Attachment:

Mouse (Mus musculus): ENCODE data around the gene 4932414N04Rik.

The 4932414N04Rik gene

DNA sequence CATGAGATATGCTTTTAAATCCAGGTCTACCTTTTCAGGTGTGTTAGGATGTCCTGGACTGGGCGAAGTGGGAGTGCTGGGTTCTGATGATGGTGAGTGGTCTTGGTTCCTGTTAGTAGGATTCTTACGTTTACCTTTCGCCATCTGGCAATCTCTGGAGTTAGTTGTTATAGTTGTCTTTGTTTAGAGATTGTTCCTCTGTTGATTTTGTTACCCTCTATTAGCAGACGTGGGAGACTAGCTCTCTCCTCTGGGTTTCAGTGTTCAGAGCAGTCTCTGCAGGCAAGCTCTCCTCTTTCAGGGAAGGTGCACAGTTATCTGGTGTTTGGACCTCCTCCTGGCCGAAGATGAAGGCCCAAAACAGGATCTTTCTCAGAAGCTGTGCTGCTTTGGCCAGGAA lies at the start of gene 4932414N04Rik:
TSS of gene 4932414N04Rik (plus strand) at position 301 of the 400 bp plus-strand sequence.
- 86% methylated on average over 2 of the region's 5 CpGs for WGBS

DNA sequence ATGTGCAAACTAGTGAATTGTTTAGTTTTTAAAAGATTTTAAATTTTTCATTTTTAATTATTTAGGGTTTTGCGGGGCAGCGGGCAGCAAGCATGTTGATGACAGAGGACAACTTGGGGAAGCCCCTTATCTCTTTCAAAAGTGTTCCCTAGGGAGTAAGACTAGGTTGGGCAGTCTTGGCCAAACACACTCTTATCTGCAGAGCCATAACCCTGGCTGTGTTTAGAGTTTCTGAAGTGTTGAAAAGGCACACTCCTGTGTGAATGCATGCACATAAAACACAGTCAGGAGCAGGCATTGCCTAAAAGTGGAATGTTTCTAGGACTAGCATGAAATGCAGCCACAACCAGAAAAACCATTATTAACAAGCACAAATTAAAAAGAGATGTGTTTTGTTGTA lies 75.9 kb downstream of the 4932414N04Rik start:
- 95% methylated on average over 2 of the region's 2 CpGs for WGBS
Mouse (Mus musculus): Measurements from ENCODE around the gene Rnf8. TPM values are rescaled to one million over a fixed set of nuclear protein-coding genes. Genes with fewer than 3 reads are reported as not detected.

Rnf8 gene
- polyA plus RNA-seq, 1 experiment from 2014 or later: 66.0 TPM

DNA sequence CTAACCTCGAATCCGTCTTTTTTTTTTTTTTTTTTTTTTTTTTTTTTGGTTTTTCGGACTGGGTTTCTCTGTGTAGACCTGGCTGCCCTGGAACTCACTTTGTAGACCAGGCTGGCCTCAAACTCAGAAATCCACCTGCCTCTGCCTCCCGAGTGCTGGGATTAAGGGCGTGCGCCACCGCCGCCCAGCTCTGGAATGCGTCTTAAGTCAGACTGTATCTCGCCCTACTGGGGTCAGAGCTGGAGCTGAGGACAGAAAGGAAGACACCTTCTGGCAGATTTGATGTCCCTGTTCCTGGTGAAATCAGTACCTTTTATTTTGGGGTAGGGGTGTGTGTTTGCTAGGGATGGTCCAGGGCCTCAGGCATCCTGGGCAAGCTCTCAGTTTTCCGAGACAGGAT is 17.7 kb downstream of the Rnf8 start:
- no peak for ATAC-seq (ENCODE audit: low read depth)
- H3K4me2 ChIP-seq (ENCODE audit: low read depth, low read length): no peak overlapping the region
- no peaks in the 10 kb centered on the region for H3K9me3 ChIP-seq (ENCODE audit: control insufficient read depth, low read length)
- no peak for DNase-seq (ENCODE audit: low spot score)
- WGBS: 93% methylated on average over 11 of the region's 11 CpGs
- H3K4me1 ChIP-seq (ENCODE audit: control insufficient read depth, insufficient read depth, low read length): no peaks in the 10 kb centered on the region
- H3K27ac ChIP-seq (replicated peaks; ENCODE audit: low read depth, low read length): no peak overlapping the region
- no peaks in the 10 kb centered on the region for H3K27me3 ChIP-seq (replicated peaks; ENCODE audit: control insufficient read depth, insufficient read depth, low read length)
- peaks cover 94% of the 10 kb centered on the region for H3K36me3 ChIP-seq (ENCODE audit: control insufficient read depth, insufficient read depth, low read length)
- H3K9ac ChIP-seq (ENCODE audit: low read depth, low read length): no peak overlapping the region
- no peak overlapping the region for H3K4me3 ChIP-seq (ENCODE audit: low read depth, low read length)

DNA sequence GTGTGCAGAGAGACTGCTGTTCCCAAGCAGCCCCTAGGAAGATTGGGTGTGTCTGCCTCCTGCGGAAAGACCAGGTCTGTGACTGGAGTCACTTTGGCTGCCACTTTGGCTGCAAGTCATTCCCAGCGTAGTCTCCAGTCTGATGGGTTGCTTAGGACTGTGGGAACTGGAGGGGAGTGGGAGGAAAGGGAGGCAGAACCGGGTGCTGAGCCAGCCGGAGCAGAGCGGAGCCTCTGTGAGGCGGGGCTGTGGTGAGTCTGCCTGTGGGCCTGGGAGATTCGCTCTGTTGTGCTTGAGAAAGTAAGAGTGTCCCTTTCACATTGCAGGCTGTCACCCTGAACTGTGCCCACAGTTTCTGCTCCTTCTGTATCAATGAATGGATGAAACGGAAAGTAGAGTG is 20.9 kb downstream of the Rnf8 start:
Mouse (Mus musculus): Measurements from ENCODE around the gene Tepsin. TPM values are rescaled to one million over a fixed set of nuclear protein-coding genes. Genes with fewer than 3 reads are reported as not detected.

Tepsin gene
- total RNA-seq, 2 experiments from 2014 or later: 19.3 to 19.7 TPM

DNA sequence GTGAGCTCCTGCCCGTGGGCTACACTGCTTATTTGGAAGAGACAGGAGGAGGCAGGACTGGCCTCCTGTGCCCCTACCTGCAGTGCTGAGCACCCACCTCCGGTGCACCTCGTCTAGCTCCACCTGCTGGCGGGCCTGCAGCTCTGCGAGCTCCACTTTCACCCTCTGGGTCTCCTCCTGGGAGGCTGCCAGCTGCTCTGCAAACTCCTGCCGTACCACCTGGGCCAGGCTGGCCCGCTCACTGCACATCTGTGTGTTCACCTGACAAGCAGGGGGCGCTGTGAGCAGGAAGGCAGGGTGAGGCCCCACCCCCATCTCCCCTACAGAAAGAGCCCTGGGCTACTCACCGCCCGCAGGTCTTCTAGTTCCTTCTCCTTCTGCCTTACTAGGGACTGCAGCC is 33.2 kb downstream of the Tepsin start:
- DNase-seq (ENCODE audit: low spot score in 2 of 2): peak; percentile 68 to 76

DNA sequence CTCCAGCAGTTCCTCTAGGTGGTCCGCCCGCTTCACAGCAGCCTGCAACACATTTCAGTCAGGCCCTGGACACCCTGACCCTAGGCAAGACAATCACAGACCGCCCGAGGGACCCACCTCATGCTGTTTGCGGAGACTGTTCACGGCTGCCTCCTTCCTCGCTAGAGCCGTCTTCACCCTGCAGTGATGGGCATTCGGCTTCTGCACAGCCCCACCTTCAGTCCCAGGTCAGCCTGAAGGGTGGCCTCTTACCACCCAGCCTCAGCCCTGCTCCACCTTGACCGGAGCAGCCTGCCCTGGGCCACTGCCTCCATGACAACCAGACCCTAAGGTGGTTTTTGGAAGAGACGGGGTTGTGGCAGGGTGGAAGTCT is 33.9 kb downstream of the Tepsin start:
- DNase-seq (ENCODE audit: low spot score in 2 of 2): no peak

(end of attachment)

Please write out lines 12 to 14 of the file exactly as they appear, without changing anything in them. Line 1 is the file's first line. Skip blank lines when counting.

- no peak for ATAC-seq (ENCODE audit: low read depth)
- H3K4me2 ChIP-seq (ENCODE audit: low read depth, low read length): no peak overlapping the region
- no peaks in the 10 kb centered on the region for H3K9me3 ChIP-seq (ENCODE audit: control insufficient read depth, low read length)